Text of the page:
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'Black Book'

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Like many of its characters, "Black Book" is engaged in acts of deception. It appears to be an old-fashioned World War II movie, but that turns out to be a ruse. As epic as its two-hours-and-25-minute running time indicates, "Black Book" is as subversive as it is traditional, both enamored of conventional notions of heroism and frankly contemptuous of them.

All these pleasantly dizzying contradictions, as well as the film's great energy and breakneck speed, come courtesy of director Paul Verhoeven, making his first film in his native Holland in more than 20 years and returning to the subject matter of his premier international hit, 1977's "Soldier of Orange."

In the years since, Verhoeven has made quite the splash in Hollywood, directing, among others, "Basic Instinct," "RoboCop" and the ever-notorious "Showgirls." But fearful, he has said in interviews, that he was "losing my soul" through involvement in standard studio projects (anyone who's seen his "Hollow Man" will sympathize), Verhoeven reunited with his longtime Dutch collaborator, screenwriter Gerard Soeteman, in a project about a beautiful Jewish spy infiltrating the highest echelons of the Nazi occupation. It's a project the two men have been tinkering with for decades.

Now that it is on the screen, "Black Book" reinforces the notion that World War II is the subject that suits Verhoeven best. It's a canvas large enough to contain his various manias, excesses and idiosyncracies and keep them from overwhelming the story. It also showcases his gift for involving action. This is a film in which everyone is on the move at all times, incident piles on incident and, as shot by Karl Walter Lindenlaub and edited by Job ter Burg and James Herbert, more can happen on the screen in five minutes than other pictures manage in hours.

It's not just that things happen; it's the way they take place. As viewers of "Starship Troopers" can testify, Verhoeven has the ability to make things especially visceral and intense. His occupied Holland has a sensibility a world apart from "the greatest generation" pieties: It's a terrifying, unsettling location where expectations are always reversed and interlocking webs of secrecy and betrayal leave everyone always on edge.

There are claims on all sides for the moral high ground, and the Nazis' insistence that they are "fighting against terrorism for a free Europe" is the script's clear nod to the current situation in Iraq. Despite the claims, the occupation and its aftermath are unapologetically viewed by "Black Book" as a distinctly anarchic and amoral time in which heroism and treachery are hard to tell apart, a time in which the director, who is clearly disgusted by moral smugness and "to the victor go the spoils" triumphalism, couldn't be more at home.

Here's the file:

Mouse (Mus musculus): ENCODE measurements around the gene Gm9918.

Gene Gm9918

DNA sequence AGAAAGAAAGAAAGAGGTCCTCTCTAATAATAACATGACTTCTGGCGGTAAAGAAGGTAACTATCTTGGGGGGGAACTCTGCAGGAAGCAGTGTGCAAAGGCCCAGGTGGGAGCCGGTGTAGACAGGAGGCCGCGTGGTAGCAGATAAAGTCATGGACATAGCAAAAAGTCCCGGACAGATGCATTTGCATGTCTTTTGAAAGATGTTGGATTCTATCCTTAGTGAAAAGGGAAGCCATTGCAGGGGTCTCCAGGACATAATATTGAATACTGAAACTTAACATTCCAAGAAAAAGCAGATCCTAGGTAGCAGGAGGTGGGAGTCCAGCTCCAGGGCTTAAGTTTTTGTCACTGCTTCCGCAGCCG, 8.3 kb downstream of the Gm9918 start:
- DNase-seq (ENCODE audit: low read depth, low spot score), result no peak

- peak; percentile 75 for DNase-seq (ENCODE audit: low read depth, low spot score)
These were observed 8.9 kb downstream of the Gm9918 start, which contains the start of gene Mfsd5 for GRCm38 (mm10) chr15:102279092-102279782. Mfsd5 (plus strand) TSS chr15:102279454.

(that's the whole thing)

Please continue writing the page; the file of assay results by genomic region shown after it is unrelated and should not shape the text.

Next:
Given that it is a Verhoeven film, along with the amorality goes considerable sexual energy. "Black Book" does not stint on either nudity or candid bedroom scenes, and it is likely the only World War II drama ever where the heroine is shown dying her pubic hair blond to better fight the Nazis. Thank God John Wayne didn't live to see this.

That intrepid young woman starts out in 1944 as Rachel Stein (Carice van Houten), a dark-haired Jewish singer hiding from the Nazis with a Christian family who delight in telling her, "If the Jews had listened to Jesus, they wouldn't be in such a mess now."

Grim as it is, that situation doesn't last long, and neither does a lot of the rest that happens to Rachel early on. Suffice to say that after several catastrophic encounters, she ends up a member of the Dutch Resistance. There her assignment is to turn herself into the blond Ellis de Vries, the better to vamp high-ranking German officer Ludwig Müntze and gain vital information. Asked how far she is prepared to go, this determined young person doesn't hesitate for even a second.

Because Müntze is played by the sensitive-looking German actor Sebastian Koch, who was the playwright in "The Lives of Others," we get an early hint that this stamp-collecting Nazi is not going to be a leering sadist of the "Hangmen Also Die" variety. And his relationship with Rachel/Ellis turns out to be more complex than either one expects at the outset.

The supporting actors in "Black Book" (including Koch, Halina Reijn as party girl Ronnie, Thom Hoffman as Resistance stalwart Hans Akkermans and Waldermar Kobus as evil Nazi officer Günther Franken) are uniformly strong, but it is the breakthrough work of Van Houten that truly carries the picture.

An award-winning performer in Holland, Van Houten carries off this complex role with aplomb. Unselfconsciously flirtatious, with an intoxicating smile, Rachel is a hellion with nerves of steel, someone who simply won't be kept down. She is Verhoeven's representative on screen, the life force that has helped give a renewed sense of purpose to both the veteran director and the venerable World War II genre he's taken on.

kenneth.turan@latimes.com

"Black Book." MPAA rating: R for some strong violence, graphic nudity, sexuality and language. Running time: 2 hours, 25 minutes. Opens today exclusively at Pacific's Arclight, 6360 W. Sunset Blvd. (at Ivar Avenue), (323) 464-4226; Landmark's NuWilshire, 1314 Wilshire Blvd. at Euclid, Santa Monica, (310) 281-8223. Opens Friday at Laemmle's Playhouse Cinemas, 673 E. Colorado Blvd., Pasadena, (626) 844-6500; Town Center, 17200 Ventura Blvd., Encino, (818) 981-9811; Regal/Edwards Westpark, 3755 Alton Parkway, Irvine, (949) 622-8609.

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